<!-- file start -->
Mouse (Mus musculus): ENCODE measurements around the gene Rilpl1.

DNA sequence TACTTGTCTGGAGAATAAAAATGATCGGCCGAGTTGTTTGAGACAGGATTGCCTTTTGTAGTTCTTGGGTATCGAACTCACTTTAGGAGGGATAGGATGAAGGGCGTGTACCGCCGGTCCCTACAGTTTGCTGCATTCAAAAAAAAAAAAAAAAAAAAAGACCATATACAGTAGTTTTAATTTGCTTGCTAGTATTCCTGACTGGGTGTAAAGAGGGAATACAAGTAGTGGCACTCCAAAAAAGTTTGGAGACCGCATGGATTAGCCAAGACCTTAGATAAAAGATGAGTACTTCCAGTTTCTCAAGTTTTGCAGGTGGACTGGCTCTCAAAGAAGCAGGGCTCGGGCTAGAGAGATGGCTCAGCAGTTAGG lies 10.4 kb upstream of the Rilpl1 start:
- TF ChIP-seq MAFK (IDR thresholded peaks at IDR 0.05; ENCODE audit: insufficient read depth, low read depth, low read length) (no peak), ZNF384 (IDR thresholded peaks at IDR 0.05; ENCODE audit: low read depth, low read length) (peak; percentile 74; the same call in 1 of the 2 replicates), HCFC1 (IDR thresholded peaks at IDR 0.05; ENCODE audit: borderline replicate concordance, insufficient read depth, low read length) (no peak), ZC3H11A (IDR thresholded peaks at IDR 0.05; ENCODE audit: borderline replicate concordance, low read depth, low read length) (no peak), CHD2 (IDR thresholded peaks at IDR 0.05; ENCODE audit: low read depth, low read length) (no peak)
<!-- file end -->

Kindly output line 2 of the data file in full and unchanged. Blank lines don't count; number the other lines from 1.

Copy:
DNA sequence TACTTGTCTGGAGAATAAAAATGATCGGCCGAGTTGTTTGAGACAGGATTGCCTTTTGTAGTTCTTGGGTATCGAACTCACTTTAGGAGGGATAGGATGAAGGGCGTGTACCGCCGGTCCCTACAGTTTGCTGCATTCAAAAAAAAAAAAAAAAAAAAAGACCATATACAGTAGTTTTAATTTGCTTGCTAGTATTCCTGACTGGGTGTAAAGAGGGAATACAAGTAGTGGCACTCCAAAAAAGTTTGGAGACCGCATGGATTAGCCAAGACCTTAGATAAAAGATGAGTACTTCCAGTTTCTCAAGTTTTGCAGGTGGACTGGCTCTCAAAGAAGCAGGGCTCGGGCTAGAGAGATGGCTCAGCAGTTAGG lies 10.4 kb upstream of the Rilpl1 start: